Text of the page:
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Novak Djokovic vs. Alexander Zverev US Open Semifinal Odds, Pick: Will Djokovic Pass His Biggest Test Yet?

Novak Djokovic vs. Alexander Zverev US Open Semifinal Odds, Pick: Will Djokovic Pass His Biggest Test Yet? article feature image

Credit: Sarah Stier, Getty. Novak Djokovic fires himself up after a point at the US Open.

Novak Djokovic vs. Alexander Zverev

Djokovic Odds -250
Zverev Odds +210
Over/Under 39.5
Time Friday, 7:00 p.m. ET (subject to change)
Odds via Caesars Sportsbook

Earlier this summer, German Alexander Zverev pulled off one of the upsets of the year when he ended Serbian Novak Djokovic’s 22-match win streak with a massive comeback victory in the Tokyo Olympics.

After the 20-time slam champion throttled Zverev in the first set 6-1, the German was able to flip a switch, and Djokovic unraveled. He took the last two sets 6-3 6-1 and ended Djokovic’s bid at a golden slam.

The Olympics are not a best-of-five event, though, and slams are a different beast in general. In the pair’s two grand slam meetings, one in Australia and one in Paris, Djokovic has dropped a lone set and taken out Zverev twice. Djokovic leads the non-slam head-to-head 4-2.

Here are the key storylines heading into the matchup.

Djokovic 2 Wins From Calendar Grand Slam

With his win over Matteo Berrettini, Djokovic is now within touching distance of what would be his most impressive achievement in a career that already contends for the best of all time. The calendar grand slam is essentially the pinnacle of dominance in the sport, and Steffi Graf was the last person to achieve the feat in 1988.

Since the beginning of the Open Era in 1968, Rod Laver is the only man to accomplish a calendar slam, doing so in 1969. Neither Roger Federer nor Rafael Nadal have ever put themselves into a position where they had a shot at the calendar slam going into the US Open, outlining just how remarkable the feat is.

Heading into the semifinals of the tournament, the question becomes, will nerves play a factor for Djokovic? History has provided mixed indications for the world number one, so it’s hard to say. If anyone can attempt such a feat and have minimal anxiety, it’s Djokovic.

He’s the undisputed mental king of the sport, coming back from dubious positions in slam tournaments and finals to win time and time again. On two occasions, the Serb has broken Federer’s serve from down double match point and gone on to win the title (US Open SF 2011, Wimbledon F 2019).

On the other hand, the one event that has provided Djokovic with clear mental struggles is the Olympics. He’s never been able to earn a gold medal at the event, which his peers Federer and Nadal have done, and he’s suffered some brutal losses.

Most recently in Tokyo, Djokovic suffered a meltdown against Zverev. It’s hard to argue that the Olympic pressure he was facing wasn’t the reason why he lost the match he was dominating so thoroughly.

A big factor in his chance to beat Zverev on Friday will be how well he deals with the reality of aiming for such a landmark moment.

Zverev Still Looking For a Breakthrough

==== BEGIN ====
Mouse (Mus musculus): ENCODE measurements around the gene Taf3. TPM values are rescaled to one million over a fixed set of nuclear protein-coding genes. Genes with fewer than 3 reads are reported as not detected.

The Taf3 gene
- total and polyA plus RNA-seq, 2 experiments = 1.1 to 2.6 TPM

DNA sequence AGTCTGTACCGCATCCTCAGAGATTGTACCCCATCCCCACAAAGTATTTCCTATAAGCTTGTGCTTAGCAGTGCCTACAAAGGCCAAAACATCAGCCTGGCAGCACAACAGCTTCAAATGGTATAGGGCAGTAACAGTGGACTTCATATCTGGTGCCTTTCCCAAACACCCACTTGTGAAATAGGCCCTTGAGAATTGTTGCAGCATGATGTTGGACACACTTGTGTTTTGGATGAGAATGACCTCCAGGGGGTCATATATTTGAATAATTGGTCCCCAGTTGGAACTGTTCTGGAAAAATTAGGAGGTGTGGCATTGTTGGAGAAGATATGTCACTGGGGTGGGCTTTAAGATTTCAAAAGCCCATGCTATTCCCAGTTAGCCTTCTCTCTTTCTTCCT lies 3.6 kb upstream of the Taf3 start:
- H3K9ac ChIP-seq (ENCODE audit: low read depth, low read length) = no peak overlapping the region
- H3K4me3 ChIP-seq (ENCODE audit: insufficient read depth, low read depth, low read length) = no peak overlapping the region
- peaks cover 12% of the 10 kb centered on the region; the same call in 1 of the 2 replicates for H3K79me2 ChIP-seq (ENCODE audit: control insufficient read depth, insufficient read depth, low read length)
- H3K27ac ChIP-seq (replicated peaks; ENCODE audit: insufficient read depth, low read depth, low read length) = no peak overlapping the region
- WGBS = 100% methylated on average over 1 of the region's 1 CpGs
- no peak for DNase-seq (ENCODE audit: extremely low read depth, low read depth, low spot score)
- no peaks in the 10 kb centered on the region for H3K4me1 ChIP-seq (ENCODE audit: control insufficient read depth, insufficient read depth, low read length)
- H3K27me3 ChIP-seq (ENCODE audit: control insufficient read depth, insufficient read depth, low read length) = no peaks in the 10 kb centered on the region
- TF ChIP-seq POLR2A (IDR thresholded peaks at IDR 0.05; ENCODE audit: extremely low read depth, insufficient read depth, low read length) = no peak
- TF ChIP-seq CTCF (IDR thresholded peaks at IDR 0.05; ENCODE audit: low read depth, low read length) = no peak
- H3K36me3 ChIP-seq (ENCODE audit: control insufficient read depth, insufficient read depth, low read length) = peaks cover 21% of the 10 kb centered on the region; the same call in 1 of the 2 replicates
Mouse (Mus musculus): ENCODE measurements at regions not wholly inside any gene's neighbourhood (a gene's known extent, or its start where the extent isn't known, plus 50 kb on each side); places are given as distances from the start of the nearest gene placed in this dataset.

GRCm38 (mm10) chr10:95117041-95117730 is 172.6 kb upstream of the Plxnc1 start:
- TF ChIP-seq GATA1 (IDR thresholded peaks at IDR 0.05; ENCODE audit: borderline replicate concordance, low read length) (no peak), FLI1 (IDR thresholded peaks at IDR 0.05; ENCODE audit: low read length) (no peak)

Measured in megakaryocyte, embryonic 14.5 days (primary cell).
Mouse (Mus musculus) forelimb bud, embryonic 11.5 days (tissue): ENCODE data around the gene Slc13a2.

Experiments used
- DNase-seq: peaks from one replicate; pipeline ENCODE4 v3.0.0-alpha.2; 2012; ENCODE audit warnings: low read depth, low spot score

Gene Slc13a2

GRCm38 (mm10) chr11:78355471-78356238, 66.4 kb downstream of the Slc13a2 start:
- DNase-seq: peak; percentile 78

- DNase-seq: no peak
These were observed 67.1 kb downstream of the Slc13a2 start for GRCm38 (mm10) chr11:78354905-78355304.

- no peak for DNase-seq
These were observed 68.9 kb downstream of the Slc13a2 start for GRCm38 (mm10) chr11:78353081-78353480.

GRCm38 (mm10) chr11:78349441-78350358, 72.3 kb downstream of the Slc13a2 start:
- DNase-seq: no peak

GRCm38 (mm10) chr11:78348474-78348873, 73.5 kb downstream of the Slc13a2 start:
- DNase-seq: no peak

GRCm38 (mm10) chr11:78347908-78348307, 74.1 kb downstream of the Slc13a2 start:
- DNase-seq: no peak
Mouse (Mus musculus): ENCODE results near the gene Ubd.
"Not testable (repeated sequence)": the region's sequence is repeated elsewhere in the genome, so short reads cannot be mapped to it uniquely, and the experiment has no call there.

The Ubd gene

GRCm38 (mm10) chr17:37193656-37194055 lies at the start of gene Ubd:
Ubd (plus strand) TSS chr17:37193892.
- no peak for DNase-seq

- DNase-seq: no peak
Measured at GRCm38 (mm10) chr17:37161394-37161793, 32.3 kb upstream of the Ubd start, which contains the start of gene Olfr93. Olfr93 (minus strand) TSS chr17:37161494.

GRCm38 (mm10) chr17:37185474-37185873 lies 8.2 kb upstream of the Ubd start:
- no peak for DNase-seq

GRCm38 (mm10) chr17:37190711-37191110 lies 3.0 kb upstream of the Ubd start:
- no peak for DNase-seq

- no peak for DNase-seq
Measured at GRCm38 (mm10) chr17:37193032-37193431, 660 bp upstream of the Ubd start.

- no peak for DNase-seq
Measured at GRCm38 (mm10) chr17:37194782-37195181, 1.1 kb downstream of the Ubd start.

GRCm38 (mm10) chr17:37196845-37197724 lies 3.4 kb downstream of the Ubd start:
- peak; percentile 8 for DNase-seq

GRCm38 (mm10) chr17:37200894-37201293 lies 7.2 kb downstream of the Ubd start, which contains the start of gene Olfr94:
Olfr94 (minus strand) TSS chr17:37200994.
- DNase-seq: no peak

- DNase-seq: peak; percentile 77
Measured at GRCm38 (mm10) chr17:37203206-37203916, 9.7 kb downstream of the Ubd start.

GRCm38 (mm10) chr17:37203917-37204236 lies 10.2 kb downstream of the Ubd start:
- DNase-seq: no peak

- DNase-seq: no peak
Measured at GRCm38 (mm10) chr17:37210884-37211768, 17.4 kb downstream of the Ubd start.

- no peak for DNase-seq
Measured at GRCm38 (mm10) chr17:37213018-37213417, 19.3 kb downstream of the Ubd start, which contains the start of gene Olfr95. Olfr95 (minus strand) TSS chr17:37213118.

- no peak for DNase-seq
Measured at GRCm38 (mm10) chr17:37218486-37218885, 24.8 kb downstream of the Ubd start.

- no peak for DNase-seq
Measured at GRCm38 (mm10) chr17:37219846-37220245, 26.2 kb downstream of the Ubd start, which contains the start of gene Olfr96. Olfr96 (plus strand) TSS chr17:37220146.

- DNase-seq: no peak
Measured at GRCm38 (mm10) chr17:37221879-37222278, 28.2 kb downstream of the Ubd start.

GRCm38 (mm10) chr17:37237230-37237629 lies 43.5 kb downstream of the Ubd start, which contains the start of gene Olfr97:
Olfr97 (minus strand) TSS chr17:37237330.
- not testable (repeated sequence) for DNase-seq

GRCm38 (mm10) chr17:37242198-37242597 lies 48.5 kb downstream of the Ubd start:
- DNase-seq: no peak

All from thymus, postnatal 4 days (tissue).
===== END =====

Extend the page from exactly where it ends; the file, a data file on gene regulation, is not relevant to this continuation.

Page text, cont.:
On the other end of the mental spectrum, at least historically, is Zverev. The issue has limited his ability to find a breakthrough grand slam, despite his status as a world-class player for years. Double faults and errors have plagued the world number four at times, and it cost him dearly in his sole slam final thus far.

In the 2020 US Open final, he hit 15 double faults against Dominic Thiem and completely changed his game style towards the latter stages of the match due to tension.

He was able to compete with the Austrian because he was also suffering from tightness, but it will be fascinating to see if the problem pops up again for Zverev, who has to play in front of the biggest crowd in the sport this time.

If there was ever going to be a chance for Zverev to have his career-defining moment, this would be it. The Olympics and Cincinnati champion is playing some of the best tennis of his life, allowing him to reach the semifinals while only dropping one set. Zverev has only played 15 full sets thus far and has been on the court for far less time in comparison to Djokovic.


I’ve talked for weeks about how Zverev has the best chance of dethroning Djokovic and ruining his chance at a calendar slam, but value has also played into my suggestions. When push comes to shove, betting against Djokovic at 2/1 simply doesn’t do it for me.

The man is on a 26-match grand slam win streak that includes a win against Zverev, and he’s done nothing to make me believe that his form is low enough where he is severely vulnerable.

His match against Berrettini – the sixth-ranked player in the world and one of the best players of 2021 – was the first of the tournament where his break point conversion rate was less than his receiving points won percentage, but it didn’t matter because he won 44 percent of his return points and generated 16(!!) break points in four sets. Until the match, a Berrettini opponent hadn’t won more than 31 percent of his return points.

Those numbers are simply a joke, and enough reason to give me full confidence in Djokovic’s ability to win this match. Nonetheless, he’s not in his top form, and Zverev certainly is. It would take an out-of-form Djokovic and in-form Zverev for me to pick against Djokovic outright, but there is reason to believe this won’t be an open and shut match.

It would be a discredit to Zverev to give him no shot at winning. He’s serving too well, hitting too well from the baseline, and just took out Djokovic at the Olympics.

But when you have to take three sets off of Djokovic? It’s nearly impossible, per his 88 percent career slam win rate and 91 percent slam win rate since 2010.

Novak Djokovic to win and both players to win a set +150

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